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Rubber Soul
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Rubber Soul

First released: 1965, December 3

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Guitar tablature songbook at Sheetmusicplus.com
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Reviews & comments
Joe (2011, June 2)
At first I thought this album was a bit meh like Beatles for Sale, but now I think it is brilliant with great songs like Nowhere Man, Michelle, The Word and the underrated Run for Your Life.
Kirsten Lennon (2007, June 10)
I absolutely love Rubber Soul! Some of my favorite songs on this album are :Drive My Car, Girl, Norwegian Wood, Run For Your Life, and In My Life. I believe it was a really good period for John especially. (Even if it was during his 'fat-Elvis' period.) This is my favorite album, even if some songs are kind of repetitive, it's just an amazing album. I highly recommend it. In My Life is truly beautiful and the Girl is also just gorgeous! If you don't have it already, get it.
Nigel Ball (2005, September 20)
Rubber Soul is THE turning point Beatles album. Most think of Revolver as having that status, but Revolver for all its merits has the clunkiness of earlier Beatles songs. With Rubber Soul's forays into Indian/world music in 'Norwegian Wood', first blossoming of Lennon's universal love theme in 'The Word', Harrison's nebulous spiritual awareness in 'Think For Yourself' and the inclusion of a songwriting credit for Ringo, this surely the album which sets The Beatles on the path of the 'mature' half of their career. But, what also keeps it bobbing along nicely is the funky undertones in songs like 'Drive My Car', 'The Word' and 'Think For Yourself.' This same funky approach to 'What Goes On' also makes the song one which makes it very pleasant to hear Ringo's vocals. All this change going on in The Beatles' minds and music is also evidenced by the album cover, with the slightly psychedelic warping of the image of the band, and the look of mature young men on their faces rather than the bunch of lads they seem to look on previous album covers. Just compare the cover and music with the earlier offering of Help earlier that year. The band had finally put cover versions and laddiness behind them in Rubber Soul, and were set into classic progressive pop and rock permanently.
Benjamin Burch (2005, February 20)
This album is almost worth nothing that it has "It's Only Love" and "I've Just Seen A Face" excluded from it. But it is a good album nonetheless. I'm pretty fond of "I'm Looking Through You" and "Think For Yourself." "Girl" has a great opening. But when John starts breathing it kinda ruins it. Another one on here is called "What Goes On" that keeps up with the tradition of Ringo's 1 song only thing. And it's a Lennon/McCartney/Starkey composition. It's a good song anyway. This is sort of a ballad album, with songs like "Norwegian Wood" (wich isn't that good,) "Michelle(which is wonderful" and "Girl." Overall, this album is reccomended and I think you all would like it a little more than I did.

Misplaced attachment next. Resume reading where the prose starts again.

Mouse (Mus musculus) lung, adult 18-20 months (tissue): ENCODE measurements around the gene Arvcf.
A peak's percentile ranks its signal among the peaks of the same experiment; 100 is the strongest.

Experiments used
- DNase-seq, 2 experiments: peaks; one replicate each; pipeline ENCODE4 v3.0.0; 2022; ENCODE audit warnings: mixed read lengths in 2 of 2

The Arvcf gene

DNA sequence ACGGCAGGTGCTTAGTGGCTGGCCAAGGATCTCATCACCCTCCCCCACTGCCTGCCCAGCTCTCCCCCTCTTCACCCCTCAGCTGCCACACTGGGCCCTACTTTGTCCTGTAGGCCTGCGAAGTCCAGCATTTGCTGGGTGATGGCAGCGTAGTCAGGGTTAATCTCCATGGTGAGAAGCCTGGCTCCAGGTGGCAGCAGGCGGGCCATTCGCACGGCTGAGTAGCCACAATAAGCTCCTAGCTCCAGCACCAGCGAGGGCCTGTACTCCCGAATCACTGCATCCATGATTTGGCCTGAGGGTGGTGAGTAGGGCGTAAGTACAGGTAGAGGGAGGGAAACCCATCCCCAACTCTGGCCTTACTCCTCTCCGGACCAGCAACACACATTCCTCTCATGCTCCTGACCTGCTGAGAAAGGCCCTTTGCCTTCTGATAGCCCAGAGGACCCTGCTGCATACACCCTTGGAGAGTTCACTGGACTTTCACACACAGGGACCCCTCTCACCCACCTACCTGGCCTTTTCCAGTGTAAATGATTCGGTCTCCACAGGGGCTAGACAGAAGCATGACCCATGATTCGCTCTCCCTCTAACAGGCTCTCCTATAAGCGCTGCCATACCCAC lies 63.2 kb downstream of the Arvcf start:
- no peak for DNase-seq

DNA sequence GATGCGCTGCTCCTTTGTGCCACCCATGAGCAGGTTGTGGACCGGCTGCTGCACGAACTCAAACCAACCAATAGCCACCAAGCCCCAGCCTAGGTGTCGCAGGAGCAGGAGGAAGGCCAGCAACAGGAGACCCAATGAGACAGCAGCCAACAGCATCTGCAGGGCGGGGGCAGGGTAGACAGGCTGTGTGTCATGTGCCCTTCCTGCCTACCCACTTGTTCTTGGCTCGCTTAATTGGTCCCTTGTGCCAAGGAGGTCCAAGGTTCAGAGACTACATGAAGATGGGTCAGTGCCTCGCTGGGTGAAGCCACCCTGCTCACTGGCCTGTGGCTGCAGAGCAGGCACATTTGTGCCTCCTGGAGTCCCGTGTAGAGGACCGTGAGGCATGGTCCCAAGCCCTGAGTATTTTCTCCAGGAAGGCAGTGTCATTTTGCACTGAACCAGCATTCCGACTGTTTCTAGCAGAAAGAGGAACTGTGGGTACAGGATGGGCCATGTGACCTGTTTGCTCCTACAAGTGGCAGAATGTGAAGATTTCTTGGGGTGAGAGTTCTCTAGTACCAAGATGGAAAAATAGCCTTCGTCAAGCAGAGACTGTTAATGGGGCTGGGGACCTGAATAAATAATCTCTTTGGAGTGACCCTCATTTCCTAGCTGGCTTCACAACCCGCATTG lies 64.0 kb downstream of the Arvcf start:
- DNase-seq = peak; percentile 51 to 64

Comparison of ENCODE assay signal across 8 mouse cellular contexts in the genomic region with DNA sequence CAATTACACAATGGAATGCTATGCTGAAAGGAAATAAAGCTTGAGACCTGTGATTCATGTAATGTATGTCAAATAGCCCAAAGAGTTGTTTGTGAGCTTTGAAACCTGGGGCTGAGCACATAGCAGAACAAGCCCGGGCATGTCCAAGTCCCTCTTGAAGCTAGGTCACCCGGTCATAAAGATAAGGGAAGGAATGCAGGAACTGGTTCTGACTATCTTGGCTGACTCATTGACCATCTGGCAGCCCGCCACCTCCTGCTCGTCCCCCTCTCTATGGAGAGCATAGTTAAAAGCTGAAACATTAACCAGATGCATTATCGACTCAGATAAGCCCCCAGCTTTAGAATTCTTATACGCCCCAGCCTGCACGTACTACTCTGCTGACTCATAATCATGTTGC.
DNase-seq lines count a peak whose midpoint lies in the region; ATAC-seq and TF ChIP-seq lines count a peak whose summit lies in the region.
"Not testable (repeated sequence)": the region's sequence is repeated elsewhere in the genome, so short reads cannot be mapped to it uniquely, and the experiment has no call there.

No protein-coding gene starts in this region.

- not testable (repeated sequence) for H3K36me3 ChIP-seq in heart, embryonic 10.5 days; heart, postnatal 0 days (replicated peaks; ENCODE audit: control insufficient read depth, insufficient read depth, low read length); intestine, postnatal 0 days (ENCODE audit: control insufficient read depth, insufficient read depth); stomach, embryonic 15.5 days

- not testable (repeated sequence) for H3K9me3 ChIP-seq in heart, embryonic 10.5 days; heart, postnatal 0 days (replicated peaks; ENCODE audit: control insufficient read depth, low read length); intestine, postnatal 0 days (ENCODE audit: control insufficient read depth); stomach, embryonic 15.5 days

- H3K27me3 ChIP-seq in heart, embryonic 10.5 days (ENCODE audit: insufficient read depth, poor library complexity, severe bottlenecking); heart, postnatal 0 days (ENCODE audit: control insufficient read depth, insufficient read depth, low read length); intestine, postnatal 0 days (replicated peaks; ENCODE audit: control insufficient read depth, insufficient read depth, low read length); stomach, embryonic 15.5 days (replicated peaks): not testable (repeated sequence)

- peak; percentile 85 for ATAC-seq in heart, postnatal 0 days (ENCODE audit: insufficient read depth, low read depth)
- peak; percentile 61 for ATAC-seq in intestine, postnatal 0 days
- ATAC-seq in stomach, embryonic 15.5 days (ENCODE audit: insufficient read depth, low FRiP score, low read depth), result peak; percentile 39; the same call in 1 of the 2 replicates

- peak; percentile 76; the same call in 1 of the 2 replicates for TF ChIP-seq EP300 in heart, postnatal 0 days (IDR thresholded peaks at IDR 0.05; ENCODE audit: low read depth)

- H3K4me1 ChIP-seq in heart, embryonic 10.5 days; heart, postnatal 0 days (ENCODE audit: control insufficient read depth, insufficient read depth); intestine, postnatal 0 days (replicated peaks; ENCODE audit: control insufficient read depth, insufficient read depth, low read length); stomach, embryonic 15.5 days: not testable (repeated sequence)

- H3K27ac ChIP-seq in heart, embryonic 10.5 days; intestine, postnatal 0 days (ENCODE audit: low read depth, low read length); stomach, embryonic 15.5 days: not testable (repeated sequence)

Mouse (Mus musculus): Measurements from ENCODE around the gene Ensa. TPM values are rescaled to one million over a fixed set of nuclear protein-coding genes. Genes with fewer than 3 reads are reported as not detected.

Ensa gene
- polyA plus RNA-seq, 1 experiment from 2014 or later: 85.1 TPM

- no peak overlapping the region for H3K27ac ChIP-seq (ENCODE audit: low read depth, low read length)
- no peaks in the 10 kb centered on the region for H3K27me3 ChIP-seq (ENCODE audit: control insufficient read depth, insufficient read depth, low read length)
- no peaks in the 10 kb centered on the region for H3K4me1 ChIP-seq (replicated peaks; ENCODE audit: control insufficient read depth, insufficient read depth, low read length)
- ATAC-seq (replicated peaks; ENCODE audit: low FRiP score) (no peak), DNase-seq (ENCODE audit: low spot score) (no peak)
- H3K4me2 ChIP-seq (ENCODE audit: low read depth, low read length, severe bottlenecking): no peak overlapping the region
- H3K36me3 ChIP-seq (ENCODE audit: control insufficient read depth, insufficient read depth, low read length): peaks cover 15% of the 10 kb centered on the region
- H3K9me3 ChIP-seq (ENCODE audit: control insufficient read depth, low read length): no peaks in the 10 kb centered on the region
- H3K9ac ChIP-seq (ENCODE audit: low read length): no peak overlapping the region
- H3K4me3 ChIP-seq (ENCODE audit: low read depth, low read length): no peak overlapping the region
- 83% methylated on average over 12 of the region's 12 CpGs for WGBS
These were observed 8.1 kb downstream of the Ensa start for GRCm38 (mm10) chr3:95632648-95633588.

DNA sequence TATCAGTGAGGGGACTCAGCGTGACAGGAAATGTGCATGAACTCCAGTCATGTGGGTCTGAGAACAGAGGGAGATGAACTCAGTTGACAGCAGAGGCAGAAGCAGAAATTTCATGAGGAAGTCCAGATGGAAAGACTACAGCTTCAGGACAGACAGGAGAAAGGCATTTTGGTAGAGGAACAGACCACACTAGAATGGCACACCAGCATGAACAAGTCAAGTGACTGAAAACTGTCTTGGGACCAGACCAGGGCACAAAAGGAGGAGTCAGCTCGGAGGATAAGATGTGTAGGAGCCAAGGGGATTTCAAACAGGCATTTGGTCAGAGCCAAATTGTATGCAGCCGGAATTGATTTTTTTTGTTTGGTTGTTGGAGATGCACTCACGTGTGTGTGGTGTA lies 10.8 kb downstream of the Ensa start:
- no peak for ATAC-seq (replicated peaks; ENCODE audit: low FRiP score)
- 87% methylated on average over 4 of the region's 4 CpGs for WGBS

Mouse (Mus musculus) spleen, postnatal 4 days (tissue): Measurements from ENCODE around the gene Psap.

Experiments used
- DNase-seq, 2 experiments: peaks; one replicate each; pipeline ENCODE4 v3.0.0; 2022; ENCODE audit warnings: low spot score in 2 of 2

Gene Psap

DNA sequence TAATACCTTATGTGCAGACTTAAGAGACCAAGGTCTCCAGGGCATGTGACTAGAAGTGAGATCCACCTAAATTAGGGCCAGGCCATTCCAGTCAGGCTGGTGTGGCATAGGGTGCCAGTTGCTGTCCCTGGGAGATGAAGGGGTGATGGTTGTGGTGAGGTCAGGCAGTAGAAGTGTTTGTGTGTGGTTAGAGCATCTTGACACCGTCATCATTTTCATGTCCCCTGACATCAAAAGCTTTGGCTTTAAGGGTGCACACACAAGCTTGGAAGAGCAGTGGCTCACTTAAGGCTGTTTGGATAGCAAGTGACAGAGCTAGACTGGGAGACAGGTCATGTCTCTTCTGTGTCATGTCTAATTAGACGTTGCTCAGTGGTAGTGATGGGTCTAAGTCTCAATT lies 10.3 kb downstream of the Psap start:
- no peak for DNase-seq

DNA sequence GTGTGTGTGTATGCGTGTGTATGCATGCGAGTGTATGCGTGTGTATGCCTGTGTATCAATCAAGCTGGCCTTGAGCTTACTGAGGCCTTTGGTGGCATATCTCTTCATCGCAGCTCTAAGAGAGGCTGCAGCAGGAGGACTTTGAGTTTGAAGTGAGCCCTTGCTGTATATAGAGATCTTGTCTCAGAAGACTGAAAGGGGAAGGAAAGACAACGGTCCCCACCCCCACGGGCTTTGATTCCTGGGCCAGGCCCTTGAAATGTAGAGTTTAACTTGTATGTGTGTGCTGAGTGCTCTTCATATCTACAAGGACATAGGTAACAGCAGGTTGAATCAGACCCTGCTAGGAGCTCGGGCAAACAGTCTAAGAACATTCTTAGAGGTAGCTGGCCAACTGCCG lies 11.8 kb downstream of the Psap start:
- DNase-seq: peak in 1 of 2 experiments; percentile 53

number14 (2004, December 9)
The best beatles album amazing every song is awesome!! Definetley recomended
Carlos Perez (2004, May 31)
Historically considered to be their first masterpiece, Rubber Soul seees the Beatles exploring more adventurous territory as a band. Composed of all originals, we see here John at the top of his lyrical form ("Norwegian Wood", "Nowhere Man", "Girl", and "In My Life" are four of his best songs ever), and Paul throws in a few gems ("Michelle", "Drive My Car"). George also contributes a few songs, which-though decent-don't touch John or Paul's, and Ringo gets his first songwriting credit with "What Goes On?". Later, the band would charter even more adventurous roads, both muscially and lyrically. For now, they were standing at the gates.
All Music Guide (2002, April 28)
While the Beatles still largely stuck to love songs on Rubber Soul, the lyrics represented a quantum leap in terms of thoughtfulness, maturity, and complex ambiguities. Musically, too, it was a substantial leap forward, with intricate folk-rock arrangements that reflected the increasing influence of Dylan and the Byrds. The group and George Martin were also beginning to expand the conventional instrumental parameters of the rock group, using a sitar on "Norwegian Wood," and Greek-like guitar lines on "Michelle" and "Girl," fuzz bass on "Think for Yourself," and a piano made to sound like a harpsichord on the instrumental break of "In My Life." While John and Paul were beginning to carve separate songwriting identities at this point, the album is full of great tunes, from "Norwegian Wood" and "Michelle" to "Girl," "I'm Looking Through You," "You Won't See Me," "Drive My Car," and "Nowhere Man" (the last of which was the first Beatle song to move beyond romantic themes entirely). George Harrison was also developing into a fine songwriter with his two contributions, "Think for Yourself" and the Byrdsish "If I Needed Someone." — Richie Unterberger